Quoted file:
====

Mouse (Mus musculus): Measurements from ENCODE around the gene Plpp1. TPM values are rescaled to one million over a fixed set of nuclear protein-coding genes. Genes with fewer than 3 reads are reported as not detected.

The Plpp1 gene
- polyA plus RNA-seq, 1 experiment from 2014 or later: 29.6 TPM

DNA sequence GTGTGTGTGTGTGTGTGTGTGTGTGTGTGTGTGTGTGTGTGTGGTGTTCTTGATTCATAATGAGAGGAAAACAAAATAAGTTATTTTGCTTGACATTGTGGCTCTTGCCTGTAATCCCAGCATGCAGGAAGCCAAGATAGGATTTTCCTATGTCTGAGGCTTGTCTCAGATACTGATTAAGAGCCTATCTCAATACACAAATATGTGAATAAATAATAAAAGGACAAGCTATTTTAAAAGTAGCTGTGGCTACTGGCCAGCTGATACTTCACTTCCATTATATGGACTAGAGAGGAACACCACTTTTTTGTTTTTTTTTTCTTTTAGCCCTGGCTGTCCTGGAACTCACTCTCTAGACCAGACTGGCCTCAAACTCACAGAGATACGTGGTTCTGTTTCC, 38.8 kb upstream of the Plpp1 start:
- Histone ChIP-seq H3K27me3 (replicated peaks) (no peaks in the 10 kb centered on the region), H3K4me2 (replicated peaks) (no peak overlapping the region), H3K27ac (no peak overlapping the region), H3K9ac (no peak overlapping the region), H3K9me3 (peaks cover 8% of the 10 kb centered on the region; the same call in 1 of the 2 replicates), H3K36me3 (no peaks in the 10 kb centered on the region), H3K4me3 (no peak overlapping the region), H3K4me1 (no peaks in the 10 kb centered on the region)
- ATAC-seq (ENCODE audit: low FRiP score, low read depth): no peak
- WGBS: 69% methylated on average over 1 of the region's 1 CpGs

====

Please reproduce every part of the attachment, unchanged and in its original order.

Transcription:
Mouse (Mus musculus): Measurements from ENCODE around the gene Plpp1. TPM values are rescaled to one million over a fixed set of nuclear protein-coding genes. Genes with fewer than 3 reads are reported as not detected.

The Plpp1 gene
- polyA plus RNA-seq, 1 experiment from 2014 or later: 29.6 TPM

DNA sequence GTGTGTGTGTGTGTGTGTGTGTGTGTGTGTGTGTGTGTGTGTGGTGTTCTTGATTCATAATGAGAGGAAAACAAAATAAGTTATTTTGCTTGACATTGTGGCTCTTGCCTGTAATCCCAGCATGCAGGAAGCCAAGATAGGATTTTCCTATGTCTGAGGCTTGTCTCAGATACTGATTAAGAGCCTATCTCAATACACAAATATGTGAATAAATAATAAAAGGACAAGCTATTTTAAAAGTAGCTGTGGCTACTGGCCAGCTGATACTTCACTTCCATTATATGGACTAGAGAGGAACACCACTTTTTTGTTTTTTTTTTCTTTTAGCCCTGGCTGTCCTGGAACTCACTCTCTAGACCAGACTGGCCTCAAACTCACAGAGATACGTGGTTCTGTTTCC, 38.8 kb upstream of the Plpp1 start:
- Histone ChIP-seq H3K27me3 (replicated peaks) (no peaks in the 10 kb centered on the region), H3K4me2 (replicated peaks) (no peak overlapping the region), H3K27ac (no peak overlapping the region), H3K9ac (no peak overlapping the region), H3K9me3 (peaks cover 8% of the 10 kb centered on the region; the same call in 1 of the 2 replicates), H3K36me3 (no peaks in the 10 kb centered on the region), H3K4me3 (no peak overlapping the region), H3K4me1 (no peaks in the 10 kb centered on the region)
- ATAC-seq (ENCODE audit: low FRiP score, low read depth): no peak
- WGBS: 69% methylated on average over 1 of the region's 1 CpGs